Among 11 books over the course of 50 years, Arthur Sze has woven thousands of words together to create poetry.
It’s a journey that continues to evolve for the Santa Fe-based poet.
Over the half-century, Sze has seen the growth of not only his process, but his inspiration.
His work began with a firm directness.
Today, the prose is more nuanced, rounded out and has an exciting rhythm. His process now includes hunkering down in his writing studio just outside of his Santa Fe home.
When he speaks, one can hear the joy emanate from within.
“I’m still excited about writing poems,” says the 72-year-old poet. “There’s a shine and excitement of creating with language. It’s very humbling. When I’m staring at a blank page, I know anything is possible.”
Sze was awarded the Ruth Lilly Poetry Prize, which is given out by the Poetry Foundation in October.
In recognition of Poetry magazine’s 110th anniversary, the Poetry Foundation decided to award 11 Ruth Lilly Poetry Prizes in 2022.
According to the foundation, it is the greatest prize amount that the foundation has ever awarded to a cohort of living poets at one time.
“We’re celebrating 110 years of Poetry magazine this year, and approaching 20 years of the Poetry Foundation in 2023. We wanted to do something special to mark these milestones by honoring an outstanding cohort of writers whose work has brought comfort and inspiration to so many,” said Michelle T. Boone, Poetry Foundation president. “Poetry shows us the way forward, and there is no poetry without the imagination and talent of those behind the pen.”
Honored alongside Sze is Sandra Cisneros, CAConrad, Rita Dove, Nikki Giovanni, Juan Felipe Herrera, Angela Jackson, Haki R. Madhubuti, Sharon Olds, Sonia Sanchez and Patti Smith.
“This came as a total surprise,” Sze says of the award. “I’m excited and grateful because it was recognized for my lifetime achievement.”
Each winner was awarded $100,000.
His most recent book, “The Glass Constellation: New and Collected Poems and Sight Lines,” won a National Book Award for poetry in 2019.
Sze says the book feels like a life journey and he is humbled that he gets to look back at his evolution in poetry.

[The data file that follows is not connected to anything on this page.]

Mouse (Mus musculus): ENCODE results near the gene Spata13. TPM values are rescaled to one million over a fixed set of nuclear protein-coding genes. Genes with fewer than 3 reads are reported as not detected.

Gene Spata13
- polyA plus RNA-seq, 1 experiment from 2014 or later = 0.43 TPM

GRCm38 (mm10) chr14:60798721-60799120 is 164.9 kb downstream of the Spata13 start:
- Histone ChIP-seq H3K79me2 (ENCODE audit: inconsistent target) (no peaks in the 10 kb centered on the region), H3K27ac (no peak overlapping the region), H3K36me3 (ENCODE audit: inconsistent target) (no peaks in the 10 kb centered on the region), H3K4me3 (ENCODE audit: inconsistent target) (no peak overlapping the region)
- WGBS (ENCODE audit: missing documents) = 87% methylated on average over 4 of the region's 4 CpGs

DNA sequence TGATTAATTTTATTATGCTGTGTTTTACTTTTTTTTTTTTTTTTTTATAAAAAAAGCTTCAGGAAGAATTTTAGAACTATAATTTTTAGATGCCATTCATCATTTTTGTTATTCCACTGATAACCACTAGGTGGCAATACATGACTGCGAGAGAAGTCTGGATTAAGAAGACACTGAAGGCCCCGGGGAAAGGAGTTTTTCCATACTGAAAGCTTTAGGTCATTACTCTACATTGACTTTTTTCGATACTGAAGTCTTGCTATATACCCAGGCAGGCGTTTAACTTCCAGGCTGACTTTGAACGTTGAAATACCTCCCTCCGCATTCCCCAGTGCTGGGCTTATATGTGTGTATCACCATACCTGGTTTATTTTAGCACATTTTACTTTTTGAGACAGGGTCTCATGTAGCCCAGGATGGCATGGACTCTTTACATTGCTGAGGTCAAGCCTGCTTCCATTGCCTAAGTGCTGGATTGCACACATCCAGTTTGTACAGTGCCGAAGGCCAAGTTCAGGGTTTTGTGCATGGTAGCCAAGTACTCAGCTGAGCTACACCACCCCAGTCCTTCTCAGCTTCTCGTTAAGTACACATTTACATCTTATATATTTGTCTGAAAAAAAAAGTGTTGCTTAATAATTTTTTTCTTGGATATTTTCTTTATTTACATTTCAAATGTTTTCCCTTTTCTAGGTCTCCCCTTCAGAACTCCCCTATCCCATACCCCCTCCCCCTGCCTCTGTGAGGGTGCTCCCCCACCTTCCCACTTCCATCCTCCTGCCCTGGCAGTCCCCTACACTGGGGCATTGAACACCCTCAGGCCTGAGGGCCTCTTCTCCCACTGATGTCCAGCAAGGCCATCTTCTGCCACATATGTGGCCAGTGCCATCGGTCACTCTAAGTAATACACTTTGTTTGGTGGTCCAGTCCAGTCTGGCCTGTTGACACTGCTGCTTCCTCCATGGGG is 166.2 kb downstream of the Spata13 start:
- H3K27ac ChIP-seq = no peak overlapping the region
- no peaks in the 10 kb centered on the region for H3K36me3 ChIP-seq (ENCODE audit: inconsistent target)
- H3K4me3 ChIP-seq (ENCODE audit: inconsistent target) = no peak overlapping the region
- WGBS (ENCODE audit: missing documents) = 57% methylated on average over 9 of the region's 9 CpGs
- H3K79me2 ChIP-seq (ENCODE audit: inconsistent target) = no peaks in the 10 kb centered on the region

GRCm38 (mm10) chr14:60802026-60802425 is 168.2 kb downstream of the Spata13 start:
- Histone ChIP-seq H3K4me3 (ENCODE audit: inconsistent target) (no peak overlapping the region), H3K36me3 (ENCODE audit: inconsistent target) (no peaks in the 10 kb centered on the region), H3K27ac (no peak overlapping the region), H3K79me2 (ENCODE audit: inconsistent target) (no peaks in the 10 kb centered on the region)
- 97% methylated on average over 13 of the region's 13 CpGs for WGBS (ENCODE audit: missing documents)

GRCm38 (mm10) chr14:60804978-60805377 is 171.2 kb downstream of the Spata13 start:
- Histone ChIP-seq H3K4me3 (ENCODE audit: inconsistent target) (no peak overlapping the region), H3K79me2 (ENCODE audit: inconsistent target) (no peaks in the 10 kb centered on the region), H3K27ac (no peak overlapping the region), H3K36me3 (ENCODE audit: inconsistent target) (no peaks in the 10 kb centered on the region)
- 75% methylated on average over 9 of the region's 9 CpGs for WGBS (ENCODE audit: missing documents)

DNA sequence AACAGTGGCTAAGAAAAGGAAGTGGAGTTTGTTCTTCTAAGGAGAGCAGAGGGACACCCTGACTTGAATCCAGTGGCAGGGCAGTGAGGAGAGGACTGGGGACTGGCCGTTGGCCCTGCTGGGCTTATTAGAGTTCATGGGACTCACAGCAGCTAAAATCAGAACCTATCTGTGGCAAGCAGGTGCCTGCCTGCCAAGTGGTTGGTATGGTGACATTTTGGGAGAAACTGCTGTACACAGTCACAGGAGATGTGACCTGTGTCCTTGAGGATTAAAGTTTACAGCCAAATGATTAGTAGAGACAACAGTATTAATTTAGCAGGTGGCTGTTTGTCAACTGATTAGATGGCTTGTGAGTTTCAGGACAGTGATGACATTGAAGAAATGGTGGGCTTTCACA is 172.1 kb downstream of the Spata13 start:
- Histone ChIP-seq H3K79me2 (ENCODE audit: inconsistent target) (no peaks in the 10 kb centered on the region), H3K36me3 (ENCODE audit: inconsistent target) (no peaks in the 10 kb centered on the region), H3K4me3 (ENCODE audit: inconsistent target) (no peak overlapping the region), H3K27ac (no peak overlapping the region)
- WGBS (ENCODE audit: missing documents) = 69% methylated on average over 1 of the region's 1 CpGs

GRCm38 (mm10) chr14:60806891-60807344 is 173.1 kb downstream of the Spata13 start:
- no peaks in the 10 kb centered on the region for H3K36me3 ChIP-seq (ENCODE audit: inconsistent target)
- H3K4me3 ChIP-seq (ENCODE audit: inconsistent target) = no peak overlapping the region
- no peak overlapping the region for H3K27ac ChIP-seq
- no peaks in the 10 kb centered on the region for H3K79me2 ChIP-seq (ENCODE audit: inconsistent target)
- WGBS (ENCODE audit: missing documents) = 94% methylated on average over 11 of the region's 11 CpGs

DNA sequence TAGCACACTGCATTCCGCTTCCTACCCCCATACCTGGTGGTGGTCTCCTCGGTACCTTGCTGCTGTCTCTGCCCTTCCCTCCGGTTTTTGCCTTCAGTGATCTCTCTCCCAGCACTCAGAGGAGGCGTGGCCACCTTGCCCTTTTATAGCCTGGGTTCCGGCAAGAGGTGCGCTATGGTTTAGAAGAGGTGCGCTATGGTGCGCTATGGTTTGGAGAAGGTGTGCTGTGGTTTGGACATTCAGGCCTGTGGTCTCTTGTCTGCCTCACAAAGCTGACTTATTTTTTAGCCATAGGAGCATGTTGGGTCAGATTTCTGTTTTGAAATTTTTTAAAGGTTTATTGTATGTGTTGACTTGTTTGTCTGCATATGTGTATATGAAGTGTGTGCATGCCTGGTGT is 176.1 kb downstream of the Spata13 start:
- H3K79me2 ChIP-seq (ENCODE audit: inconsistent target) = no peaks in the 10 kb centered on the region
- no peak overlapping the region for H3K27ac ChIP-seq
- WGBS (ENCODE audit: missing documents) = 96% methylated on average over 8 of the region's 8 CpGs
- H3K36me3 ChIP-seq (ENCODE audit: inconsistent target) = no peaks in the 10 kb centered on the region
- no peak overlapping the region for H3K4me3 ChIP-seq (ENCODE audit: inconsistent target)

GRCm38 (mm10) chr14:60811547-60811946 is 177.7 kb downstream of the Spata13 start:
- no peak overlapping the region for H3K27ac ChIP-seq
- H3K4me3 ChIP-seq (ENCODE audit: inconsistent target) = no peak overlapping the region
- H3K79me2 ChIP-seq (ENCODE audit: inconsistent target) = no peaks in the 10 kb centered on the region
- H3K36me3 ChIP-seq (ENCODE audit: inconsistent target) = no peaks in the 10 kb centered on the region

A creature of habit, he wakes up hours before the sun rises and heads into his writing studio.
“I have a rhythm of writing,” he says. “First thing in the morning, I literally get up and head to the studio. I never know what’s going to happen when I start writing. It’s important to be disciplined. Writing as early as I do, it’s kind of a dream time. I’m starting to wake up for the day and all the thoughts are fresh and new.”
Working with words can be difficult, and sometimes, they just don’t fit.
Sze says he will back up when it happens and put the poetry aside.
“I tell myself that I save drafts,” he says. “I do that because sometimes there’s a phrase or seed in the writing that needs time to grow. If I give it a little bit of time, I can see the direction. You can’t force writing. As a writer, you know when you’re forcing it.”
Sze, who is Chinese American, has found his home in Santa Fe, as he moved to the area after graduating from the University of California, Berkeley.
“I had never been to New Mexico before,” he says. “I got a job as a poet in the schools. I loved being inside the classroom.”
Sze’s influences continue to come from everywhere – mostly his travels.
“I was invited to Lithuania recently and it was my first time in Eastern Europe and I met refugee poets from Belarus and Ukraine,” he says. “This last summer my wife, Carol Moldaw, went to Maui for a project. The only requirement was to write every day. I was influenced by the flora and fauna. It was really powerful for me.”
Sze says he feels responsible to use the prize money well.
“I’ll do some travel to get some more research in,” he says. “The implications are various.”